Associations Between Beta‐Blocker Therapy and Cardiovascular Outcomes in Patients With Diabetes and Established Atherosclerotic Cardiovascular Disease: Insights From the TECOS Study


BACKGROUND: The secondary prevention effects of beta-blocker therapy (BBT) in type 2 diabetes (T2D) and established atherosclerotic cardiovascular disease (ASCVD) are unclear.

METHODS: Using an inverse probability of treatment-weighted Cox proportional hazards model, we examined the association between baseline BBT and the primary composite of CV death, nonfatal myocardial infarction (MI), nonfatal stroke and hospitalization for unstable angina among patients with T2D and ASCVD enrolled in the Trial Evaluating Cardiovascular Outcomes with Sitagliptin (TECOS). Additional outcomes included components of the primary composite, hospitalization for heart failure and severe hypoglycemia.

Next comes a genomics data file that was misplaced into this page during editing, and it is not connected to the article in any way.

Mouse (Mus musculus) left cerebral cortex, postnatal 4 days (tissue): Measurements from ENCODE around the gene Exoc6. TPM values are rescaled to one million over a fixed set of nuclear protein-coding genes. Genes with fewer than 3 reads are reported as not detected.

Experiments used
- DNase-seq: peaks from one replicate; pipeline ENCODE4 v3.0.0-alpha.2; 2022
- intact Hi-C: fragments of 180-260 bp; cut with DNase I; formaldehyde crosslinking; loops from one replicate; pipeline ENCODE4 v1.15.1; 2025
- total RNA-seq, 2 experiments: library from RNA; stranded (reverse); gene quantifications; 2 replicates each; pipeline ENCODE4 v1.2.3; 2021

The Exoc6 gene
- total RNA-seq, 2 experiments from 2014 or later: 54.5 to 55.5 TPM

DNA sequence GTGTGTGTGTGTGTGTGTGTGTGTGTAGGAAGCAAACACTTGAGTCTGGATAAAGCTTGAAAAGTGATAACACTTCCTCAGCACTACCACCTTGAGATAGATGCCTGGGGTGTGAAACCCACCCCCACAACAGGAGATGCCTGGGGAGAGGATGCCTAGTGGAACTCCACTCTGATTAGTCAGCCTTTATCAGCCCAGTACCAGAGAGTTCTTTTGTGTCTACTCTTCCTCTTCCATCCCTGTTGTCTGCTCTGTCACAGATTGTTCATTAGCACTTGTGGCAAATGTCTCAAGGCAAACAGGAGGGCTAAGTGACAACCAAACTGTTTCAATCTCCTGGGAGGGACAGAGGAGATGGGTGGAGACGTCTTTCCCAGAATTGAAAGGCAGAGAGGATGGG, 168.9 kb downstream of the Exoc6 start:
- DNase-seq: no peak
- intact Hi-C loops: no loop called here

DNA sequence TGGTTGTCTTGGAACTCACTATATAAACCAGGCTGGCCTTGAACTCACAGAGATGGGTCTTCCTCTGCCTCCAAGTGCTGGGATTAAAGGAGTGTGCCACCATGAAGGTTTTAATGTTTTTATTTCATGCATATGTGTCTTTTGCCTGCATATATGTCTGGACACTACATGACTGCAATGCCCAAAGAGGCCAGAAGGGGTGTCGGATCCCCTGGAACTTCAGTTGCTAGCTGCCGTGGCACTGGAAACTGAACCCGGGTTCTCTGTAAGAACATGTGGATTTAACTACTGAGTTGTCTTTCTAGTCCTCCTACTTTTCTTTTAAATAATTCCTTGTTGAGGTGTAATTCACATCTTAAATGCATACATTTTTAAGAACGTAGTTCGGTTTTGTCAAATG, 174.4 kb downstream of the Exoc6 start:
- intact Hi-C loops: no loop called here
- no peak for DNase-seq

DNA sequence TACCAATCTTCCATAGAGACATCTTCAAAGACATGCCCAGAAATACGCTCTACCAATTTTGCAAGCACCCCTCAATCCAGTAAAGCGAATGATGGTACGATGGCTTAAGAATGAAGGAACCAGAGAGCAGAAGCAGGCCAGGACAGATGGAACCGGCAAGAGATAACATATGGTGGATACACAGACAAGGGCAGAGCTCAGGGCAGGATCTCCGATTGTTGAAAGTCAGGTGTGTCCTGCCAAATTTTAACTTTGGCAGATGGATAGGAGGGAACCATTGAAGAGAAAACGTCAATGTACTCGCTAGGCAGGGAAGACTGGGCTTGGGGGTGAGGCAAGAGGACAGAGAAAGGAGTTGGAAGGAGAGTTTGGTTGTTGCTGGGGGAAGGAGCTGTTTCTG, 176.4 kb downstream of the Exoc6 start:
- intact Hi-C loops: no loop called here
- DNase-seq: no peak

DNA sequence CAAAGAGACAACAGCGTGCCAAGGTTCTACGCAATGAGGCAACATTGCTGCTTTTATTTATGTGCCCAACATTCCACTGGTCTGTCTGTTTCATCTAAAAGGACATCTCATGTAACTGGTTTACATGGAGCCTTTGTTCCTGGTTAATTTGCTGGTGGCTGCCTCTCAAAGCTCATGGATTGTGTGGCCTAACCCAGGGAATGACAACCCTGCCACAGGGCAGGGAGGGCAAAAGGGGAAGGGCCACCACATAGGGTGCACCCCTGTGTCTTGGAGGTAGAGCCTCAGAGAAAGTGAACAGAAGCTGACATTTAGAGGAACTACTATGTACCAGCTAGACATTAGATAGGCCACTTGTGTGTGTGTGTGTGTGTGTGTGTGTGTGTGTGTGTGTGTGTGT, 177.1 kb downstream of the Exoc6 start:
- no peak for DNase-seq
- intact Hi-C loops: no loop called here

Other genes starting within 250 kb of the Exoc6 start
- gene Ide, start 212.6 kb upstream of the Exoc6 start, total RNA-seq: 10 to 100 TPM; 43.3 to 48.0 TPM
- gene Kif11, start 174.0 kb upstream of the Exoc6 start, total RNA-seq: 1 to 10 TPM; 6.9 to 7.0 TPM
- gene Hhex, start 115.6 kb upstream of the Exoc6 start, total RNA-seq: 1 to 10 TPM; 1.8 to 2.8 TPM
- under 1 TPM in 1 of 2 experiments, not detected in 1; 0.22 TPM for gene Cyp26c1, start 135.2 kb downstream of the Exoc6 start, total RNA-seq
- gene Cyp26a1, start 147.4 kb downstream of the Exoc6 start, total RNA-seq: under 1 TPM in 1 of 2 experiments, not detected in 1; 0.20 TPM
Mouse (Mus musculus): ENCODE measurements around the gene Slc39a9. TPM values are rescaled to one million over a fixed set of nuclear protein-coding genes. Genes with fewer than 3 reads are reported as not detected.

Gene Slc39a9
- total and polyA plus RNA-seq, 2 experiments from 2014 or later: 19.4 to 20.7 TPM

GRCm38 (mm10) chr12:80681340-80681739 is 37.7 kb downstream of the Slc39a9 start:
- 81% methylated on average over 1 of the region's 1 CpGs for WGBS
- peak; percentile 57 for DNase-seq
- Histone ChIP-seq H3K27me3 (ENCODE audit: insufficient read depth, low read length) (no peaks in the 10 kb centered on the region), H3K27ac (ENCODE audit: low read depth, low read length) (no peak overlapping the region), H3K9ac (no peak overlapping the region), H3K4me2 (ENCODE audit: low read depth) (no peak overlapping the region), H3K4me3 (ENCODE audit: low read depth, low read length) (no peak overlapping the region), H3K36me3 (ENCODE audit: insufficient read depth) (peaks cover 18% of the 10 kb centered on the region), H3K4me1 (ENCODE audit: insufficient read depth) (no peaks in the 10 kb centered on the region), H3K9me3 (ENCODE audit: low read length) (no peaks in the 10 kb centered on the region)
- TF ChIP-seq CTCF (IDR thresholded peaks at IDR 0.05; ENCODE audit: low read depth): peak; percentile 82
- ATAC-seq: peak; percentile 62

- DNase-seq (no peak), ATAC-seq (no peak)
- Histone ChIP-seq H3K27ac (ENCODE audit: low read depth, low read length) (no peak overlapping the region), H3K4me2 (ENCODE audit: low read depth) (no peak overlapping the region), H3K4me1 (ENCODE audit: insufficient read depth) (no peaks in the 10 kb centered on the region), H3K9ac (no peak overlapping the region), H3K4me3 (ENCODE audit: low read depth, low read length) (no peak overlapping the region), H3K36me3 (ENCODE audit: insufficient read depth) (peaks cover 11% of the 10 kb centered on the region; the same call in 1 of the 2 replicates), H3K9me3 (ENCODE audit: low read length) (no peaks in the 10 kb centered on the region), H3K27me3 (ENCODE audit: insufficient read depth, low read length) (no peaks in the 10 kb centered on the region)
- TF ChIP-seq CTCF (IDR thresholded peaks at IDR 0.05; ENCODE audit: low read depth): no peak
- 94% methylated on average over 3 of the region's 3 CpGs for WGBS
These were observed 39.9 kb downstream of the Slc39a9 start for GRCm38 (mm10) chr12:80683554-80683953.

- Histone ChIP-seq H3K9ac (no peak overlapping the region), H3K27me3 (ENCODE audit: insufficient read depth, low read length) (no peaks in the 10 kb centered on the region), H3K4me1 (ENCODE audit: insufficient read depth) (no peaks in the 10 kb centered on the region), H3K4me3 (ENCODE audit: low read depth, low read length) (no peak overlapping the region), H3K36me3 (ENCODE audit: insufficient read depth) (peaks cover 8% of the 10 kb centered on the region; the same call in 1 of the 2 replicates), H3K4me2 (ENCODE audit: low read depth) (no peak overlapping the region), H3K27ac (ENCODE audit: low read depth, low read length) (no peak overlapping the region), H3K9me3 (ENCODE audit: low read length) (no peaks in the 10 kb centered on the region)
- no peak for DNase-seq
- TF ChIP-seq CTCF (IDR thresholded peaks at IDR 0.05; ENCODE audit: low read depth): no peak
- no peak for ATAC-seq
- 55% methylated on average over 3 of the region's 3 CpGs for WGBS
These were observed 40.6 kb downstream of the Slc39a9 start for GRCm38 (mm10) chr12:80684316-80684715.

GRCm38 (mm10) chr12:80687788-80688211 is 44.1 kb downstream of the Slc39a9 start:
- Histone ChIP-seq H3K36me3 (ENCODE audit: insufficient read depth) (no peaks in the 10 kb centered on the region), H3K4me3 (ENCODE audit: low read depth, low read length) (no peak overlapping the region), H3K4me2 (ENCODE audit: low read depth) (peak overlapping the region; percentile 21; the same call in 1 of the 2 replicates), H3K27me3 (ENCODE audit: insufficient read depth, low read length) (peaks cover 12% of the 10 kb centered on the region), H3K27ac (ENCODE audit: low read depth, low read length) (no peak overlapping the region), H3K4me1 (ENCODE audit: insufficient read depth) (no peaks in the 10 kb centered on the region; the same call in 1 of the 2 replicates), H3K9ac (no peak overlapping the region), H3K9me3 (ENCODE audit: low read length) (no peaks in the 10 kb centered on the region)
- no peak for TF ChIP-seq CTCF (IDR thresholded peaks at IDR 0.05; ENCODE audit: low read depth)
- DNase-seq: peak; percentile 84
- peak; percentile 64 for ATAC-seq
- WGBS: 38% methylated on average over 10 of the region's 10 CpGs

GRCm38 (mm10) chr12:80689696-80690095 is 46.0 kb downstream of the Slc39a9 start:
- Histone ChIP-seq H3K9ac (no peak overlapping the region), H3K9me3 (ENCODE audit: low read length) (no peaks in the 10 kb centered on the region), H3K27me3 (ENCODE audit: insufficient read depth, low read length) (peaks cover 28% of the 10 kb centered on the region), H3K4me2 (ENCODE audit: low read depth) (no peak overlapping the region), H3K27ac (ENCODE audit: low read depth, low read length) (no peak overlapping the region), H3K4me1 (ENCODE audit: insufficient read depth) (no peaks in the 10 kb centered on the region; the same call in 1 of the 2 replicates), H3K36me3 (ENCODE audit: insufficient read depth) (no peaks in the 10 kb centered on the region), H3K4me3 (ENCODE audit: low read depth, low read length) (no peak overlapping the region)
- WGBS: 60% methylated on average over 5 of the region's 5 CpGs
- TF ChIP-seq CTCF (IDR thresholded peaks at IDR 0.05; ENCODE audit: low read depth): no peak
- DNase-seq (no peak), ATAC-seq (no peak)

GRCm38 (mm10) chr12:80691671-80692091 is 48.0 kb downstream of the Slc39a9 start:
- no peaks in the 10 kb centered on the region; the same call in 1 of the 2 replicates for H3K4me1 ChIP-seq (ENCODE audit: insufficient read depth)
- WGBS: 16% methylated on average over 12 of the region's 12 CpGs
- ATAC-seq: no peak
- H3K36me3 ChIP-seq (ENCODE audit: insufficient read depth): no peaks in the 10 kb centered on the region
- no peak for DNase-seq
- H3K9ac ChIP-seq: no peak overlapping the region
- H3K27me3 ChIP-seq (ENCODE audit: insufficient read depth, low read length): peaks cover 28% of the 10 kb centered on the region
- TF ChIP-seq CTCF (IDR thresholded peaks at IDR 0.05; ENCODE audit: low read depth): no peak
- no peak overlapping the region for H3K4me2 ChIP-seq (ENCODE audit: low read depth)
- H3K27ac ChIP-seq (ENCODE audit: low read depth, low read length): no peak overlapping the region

RESULTS: Of the 14,671 patients randomized, 9,322 (64%) were on BBT at baseline; these patients were more likely to have had a prior MI or heart failure. Over a median 3.0 (25th, 75th percentile 2.2, 3.6) years follow-up, baseline BBT was associated with a significantly higher risk of the primary composite; no significant interaction was noted for prior MI or heart failure. Except for a higher stroke risk associated with BBT, no significant differences were noted for other secondary outcomes (Figure).

CONCLUSIONS: In this observational analysis, baseline BBT appears not to associate with CV risk reduction, or an increased risk of severe hypoglycemia, though possible confounding by higher BBT use among the most at-risk patients cannot be excluded. A randomized trial of BBT for secondary CV prevention in T2D is needed.

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ACC 2019 Poster.